Microscope i.d

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thatmanMIKEson

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Can anyone tell me what these are?

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thatmanMIKEson

thatmanMIKEson

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Not any type of dinos that I am familiar with. Fast little buggers. Might help to know what size these are in microns. Thus the question about mag levels.
Yes, its 4x magnification, these are not dinos they are also not visible without a scope, found on damaged acro tissue .
 
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ScottB

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Yes, its 4x magnification, these are not dinos they are also not visible without a scope, found on damaged acro tissue .
Well they don't look like tegastes the normal acro predator. Nor are they AEFW clearly.

If you feel certain they are some variety of acro predator pods, you can begin researching Interceptor (milbemycin oxime) treatment methods. Hard to source these days though.
 
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thatmanMIKEson

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Well they don't look like tegastes the normal acro predator. Nor are they AEFW clearly.

If you feel certain they are some variety of acro predator pods, you can begin researching Interceptor (milbemycin oxime) treatment methods. Hard to source these days though.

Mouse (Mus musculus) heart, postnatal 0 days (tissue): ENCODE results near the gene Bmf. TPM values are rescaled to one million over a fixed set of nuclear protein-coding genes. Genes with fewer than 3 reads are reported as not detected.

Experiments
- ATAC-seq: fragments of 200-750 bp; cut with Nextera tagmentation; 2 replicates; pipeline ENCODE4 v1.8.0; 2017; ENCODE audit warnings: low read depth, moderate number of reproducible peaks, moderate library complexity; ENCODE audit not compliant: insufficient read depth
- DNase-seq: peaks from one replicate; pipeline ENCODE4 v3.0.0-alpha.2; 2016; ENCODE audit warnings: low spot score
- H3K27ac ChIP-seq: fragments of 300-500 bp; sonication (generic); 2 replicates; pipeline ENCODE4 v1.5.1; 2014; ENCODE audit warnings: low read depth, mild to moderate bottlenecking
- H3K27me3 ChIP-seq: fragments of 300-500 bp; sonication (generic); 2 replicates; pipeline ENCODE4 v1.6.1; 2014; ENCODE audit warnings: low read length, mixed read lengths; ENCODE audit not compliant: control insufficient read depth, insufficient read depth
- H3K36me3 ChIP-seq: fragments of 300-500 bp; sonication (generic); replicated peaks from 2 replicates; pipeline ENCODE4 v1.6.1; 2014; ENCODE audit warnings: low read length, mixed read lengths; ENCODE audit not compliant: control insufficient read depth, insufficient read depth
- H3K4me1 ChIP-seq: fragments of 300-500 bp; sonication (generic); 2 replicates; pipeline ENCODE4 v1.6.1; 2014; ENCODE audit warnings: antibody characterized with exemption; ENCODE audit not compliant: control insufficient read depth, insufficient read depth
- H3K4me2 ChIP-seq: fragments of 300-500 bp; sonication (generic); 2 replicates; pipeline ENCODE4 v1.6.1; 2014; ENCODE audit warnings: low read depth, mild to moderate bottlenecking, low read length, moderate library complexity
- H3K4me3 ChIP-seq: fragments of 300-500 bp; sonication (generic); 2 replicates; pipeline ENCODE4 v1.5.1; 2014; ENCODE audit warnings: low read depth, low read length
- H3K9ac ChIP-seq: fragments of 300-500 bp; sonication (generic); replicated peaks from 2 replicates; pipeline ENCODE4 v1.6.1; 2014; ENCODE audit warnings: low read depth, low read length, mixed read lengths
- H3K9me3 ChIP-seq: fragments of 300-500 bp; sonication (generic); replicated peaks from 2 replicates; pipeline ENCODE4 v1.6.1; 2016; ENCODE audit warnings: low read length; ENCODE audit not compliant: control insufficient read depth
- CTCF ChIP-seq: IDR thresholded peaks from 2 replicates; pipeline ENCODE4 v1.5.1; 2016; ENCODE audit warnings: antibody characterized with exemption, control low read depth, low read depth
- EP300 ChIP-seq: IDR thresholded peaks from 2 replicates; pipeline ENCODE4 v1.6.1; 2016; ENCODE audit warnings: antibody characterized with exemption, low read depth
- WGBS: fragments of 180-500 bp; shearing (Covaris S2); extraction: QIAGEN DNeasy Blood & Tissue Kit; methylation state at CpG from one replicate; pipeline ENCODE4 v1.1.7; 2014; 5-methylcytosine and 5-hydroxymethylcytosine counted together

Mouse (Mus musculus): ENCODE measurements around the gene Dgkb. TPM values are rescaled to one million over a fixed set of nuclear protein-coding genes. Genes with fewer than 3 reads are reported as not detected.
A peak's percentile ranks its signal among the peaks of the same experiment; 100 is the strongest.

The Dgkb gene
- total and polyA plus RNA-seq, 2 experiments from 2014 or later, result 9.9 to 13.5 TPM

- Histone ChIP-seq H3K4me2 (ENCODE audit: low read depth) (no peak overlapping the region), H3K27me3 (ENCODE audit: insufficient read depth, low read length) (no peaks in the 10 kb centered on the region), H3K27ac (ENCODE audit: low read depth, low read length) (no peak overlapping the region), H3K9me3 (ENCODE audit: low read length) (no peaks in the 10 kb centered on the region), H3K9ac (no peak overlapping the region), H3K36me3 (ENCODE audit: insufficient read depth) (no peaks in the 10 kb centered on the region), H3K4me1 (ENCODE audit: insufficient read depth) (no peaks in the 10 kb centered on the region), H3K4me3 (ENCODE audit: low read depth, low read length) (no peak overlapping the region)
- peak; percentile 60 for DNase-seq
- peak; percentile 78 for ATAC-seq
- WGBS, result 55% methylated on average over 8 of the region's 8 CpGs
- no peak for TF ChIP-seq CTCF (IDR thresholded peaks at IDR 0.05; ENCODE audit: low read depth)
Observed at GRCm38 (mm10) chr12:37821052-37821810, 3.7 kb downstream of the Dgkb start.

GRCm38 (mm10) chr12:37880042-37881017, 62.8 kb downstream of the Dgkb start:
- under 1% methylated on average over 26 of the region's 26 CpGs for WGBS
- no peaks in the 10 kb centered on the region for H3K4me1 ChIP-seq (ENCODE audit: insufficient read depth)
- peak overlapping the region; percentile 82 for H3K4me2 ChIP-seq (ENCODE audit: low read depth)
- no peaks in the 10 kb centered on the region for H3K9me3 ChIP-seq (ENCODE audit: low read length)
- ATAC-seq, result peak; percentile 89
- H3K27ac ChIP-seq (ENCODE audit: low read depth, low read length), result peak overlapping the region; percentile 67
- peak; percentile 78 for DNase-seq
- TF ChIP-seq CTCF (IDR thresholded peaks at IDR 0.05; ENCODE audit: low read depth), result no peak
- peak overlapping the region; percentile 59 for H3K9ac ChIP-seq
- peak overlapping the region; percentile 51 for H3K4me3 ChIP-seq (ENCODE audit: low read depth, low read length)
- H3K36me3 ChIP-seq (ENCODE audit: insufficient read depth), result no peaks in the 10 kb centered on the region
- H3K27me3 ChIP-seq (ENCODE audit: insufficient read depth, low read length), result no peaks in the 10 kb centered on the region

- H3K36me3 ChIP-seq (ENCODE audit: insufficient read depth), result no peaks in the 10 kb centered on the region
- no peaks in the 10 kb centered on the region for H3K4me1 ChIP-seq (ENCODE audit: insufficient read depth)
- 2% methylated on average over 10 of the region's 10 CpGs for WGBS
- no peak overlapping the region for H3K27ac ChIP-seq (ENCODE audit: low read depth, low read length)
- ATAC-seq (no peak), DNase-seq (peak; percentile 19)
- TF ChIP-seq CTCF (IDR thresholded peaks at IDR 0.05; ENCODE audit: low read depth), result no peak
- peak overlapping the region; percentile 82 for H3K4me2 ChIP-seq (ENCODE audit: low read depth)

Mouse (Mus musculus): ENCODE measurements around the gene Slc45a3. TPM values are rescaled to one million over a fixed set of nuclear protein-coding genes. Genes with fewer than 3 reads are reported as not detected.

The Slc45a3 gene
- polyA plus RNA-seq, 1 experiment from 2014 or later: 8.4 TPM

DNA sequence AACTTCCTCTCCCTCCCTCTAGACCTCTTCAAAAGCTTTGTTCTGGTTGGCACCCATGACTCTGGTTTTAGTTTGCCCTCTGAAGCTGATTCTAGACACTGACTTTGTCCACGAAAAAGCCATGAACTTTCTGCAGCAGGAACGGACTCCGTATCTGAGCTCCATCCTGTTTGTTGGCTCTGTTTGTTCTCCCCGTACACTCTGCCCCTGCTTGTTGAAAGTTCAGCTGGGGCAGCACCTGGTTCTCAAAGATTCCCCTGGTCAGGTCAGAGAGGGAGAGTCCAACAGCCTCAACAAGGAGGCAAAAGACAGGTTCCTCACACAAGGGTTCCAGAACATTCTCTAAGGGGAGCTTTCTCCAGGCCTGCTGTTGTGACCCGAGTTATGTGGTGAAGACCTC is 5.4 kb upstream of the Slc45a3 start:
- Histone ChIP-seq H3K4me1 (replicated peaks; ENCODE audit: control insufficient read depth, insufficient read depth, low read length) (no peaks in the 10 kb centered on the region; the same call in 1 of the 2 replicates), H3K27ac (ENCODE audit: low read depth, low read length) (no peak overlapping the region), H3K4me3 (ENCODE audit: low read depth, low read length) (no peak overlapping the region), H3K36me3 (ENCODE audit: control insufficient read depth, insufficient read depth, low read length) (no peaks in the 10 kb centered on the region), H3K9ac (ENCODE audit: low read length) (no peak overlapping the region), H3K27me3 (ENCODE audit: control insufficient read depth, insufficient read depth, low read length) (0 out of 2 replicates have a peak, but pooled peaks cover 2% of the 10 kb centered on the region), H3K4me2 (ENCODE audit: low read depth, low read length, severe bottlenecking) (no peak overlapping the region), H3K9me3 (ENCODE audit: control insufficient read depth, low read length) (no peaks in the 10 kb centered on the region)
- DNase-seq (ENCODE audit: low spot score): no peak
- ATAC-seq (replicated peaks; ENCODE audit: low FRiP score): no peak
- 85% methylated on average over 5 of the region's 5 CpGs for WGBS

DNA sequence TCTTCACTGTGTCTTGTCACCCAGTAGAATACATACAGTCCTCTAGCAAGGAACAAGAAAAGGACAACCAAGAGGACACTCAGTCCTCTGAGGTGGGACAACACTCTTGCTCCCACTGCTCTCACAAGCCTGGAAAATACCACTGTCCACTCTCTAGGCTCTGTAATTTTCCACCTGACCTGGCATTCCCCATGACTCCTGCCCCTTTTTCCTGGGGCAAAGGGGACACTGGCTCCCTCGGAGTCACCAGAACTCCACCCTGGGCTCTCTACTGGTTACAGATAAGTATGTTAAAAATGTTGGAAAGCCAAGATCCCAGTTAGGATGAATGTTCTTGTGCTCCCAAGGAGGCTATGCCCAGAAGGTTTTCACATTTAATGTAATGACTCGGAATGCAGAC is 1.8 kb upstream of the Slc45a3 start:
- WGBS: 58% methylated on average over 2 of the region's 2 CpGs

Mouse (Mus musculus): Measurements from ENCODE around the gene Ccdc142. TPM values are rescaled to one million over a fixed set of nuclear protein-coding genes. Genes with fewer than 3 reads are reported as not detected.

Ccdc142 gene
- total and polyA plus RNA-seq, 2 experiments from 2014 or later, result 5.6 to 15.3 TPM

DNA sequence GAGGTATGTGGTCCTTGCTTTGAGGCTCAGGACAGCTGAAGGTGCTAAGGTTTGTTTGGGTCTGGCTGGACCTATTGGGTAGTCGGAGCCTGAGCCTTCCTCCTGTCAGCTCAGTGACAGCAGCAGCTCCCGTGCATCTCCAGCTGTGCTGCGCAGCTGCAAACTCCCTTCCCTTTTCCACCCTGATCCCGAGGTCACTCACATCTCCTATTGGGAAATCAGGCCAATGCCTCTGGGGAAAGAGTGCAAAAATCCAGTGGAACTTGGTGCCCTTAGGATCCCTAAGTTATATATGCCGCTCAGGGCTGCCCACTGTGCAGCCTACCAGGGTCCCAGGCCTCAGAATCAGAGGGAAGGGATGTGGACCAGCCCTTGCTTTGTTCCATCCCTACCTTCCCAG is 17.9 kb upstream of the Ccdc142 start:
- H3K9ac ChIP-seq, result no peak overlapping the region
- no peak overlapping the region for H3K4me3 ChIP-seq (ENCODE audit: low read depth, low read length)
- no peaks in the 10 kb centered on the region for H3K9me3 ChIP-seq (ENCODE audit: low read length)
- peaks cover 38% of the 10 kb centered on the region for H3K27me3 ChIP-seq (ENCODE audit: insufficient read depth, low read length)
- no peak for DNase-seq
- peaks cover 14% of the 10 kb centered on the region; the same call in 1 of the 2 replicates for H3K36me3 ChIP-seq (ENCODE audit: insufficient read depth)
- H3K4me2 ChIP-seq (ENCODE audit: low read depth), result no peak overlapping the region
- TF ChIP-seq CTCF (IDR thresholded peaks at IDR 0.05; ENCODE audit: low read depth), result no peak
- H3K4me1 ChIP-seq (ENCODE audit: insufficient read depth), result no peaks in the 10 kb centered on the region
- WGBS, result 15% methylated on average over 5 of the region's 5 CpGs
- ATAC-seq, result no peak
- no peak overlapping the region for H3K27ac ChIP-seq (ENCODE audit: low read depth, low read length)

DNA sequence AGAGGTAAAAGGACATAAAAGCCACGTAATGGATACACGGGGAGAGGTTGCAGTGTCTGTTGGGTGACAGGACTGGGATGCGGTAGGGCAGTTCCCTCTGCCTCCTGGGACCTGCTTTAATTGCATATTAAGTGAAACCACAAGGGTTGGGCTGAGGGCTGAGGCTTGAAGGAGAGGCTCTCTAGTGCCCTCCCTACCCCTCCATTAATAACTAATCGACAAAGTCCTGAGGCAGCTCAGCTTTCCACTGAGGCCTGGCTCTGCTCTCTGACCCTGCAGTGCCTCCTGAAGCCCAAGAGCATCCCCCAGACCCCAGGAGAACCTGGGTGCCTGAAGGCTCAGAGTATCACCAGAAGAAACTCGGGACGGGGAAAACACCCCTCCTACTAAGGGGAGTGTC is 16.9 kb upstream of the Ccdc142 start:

I wouldn't go down that road, I'll just will them away, they are more than likely always present, but just taking the opportunity of a damaged coral.
 

ScottB

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I wouldn't go down that road, I'll just will them away, they are more than likely always present, but just taking the opportunity of a damaged coral.
I agree with your thinking. There is a real difference between a predator (tegastes, aefw) and a scavenger or clean up crew. Every tank has and needs scavengers. They are the effect of mortality, not the cause.
 
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Look like ciliates to me. I would consider dipping the affected area in metronidazole (e.g Metroplex or General Cure) for 15-30 minutes. Metronidazole has efficacy against ciliates.

Alternatively, clove oil has significant efficacy against ciliates as well:


 
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Look like ciliates to me. I would consider dipping the affected area in metronidazole (e.g Metroplex or General Cure) for 15-30 minutes. Metronidazole has efficacy against ciliates.

Alternatively, clove oil has significant efficacy against ciliates as well:


It was bayer dipped about 24 hrs ago, I believe that may have helped, it started to stn a few months ago then stopped, I made 2 frags of it, thats where the damage came from, then in the past week it started to stn again. I did not dip the 2 frags but I have not seen any issues with the frags, so today the piece that was dipped is looking good and p.e is pretty good, it was removed from the rock and glued to a tile for easier removal and dipping.
 

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C. Eymann

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It was bayer dipped about 24 hrs ago, I believe that may have helped, it started to stn a few months ago then stopped, I made 2 frags of it, thats where the damage came from, then in the past week it started to stn again. I did not dip the 2 frags but I have not seen any issues with the frags, so today the piece that was dipped is looking good and p.e is pretty good, it was removed from the rock and glued to a tile for easier removal and dipping.
I agree with @sculpin01 looks like a type of heterotrich ciliate.

I typically find that a potassium chloride dip (1tblsp /gal) knocks them off quite rapidly with basting. Followed by sealing up any substrate or exposed skeleton/ dead spots is good protocol to prevent reoccurrence.
 
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